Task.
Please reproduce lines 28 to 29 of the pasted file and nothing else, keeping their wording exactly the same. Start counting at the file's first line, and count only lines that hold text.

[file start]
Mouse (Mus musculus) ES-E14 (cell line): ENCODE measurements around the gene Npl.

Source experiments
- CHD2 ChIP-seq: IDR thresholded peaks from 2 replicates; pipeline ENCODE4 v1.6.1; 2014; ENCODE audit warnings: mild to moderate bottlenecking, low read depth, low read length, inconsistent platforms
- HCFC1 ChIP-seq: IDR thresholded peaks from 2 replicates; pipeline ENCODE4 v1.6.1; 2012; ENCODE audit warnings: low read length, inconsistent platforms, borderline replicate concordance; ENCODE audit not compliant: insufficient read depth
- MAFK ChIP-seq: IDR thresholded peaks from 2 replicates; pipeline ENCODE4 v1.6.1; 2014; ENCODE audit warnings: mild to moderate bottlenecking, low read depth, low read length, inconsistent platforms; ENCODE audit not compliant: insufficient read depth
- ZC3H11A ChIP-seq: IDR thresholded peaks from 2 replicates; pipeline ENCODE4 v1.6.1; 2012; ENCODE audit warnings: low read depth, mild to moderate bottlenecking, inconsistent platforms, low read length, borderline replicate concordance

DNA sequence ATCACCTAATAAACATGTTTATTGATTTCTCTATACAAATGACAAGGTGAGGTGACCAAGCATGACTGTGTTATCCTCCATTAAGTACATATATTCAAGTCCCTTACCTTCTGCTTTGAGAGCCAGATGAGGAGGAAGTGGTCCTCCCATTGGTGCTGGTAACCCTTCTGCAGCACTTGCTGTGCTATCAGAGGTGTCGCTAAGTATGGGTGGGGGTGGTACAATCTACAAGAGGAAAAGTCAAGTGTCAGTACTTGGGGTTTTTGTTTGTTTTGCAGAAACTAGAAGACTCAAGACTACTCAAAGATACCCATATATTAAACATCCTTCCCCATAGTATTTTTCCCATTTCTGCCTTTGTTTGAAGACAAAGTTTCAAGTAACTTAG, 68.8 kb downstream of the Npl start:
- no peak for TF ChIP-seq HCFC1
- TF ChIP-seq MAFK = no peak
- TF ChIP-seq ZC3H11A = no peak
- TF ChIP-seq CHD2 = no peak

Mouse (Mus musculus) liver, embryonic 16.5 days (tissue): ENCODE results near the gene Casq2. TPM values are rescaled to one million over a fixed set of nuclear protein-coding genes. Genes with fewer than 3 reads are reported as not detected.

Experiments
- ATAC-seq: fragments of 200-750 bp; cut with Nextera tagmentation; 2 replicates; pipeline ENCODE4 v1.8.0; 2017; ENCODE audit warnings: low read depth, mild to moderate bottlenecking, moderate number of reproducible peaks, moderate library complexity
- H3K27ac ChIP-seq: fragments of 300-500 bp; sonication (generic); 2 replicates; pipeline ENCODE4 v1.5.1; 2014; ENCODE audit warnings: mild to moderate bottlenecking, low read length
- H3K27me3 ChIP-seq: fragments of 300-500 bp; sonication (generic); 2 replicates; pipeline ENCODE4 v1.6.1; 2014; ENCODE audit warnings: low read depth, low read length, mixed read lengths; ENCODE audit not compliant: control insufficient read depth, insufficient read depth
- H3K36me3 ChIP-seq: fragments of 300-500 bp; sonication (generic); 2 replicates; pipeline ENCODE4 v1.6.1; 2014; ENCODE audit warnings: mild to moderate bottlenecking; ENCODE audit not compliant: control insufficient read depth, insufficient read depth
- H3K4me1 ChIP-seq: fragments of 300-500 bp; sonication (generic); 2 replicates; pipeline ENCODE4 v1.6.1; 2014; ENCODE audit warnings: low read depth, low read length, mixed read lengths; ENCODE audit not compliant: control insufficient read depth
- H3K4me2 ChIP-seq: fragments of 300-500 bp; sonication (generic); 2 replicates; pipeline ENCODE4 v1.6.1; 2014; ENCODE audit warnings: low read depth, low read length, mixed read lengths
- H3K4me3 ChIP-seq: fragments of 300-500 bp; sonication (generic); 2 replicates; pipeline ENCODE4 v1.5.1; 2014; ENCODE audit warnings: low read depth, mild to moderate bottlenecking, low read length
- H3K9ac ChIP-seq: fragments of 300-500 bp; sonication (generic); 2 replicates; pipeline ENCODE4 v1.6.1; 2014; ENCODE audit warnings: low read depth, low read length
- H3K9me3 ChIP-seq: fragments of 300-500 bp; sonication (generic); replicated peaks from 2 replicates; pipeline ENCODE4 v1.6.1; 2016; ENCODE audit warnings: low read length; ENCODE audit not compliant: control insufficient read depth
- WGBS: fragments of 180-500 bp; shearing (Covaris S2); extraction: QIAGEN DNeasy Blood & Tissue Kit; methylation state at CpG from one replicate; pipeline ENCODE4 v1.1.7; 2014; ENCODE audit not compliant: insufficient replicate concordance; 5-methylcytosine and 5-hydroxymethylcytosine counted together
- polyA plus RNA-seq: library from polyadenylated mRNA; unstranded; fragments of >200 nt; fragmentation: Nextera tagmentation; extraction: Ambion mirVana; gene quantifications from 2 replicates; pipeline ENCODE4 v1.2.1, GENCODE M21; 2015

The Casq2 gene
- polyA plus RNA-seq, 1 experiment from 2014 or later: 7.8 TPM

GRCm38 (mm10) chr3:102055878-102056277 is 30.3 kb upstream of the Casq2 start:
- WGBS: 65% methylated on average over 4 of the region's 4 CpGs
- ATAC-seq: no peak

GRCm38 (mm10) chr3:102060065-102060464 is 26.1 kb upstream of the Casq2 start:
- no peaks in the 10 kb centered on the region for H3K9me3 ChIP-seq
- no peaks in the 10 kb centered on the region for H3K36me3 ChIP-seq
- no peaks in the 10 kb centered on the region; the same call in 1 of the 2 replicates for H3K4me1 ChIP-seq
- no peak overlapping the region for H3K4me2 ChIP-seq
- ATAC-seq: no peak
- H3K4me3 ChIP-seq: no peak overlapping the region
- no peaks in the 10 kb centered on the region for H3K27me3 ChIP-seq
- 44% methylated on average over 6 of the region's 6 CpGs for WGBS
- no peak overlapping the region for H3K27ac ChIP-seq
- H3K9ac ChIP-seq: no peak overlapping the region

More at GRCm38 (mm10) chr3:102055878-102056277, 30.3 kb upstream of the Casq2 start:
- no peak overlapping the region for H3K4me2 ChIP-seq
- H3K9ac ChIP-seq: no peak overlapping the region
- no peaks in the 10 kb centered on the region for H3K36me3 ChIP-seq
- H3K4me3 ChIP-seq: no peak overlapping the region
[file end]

- WGBS: 65% methylated on average over 4 of the region's 4 CpGs
- ATAC-seq: no peak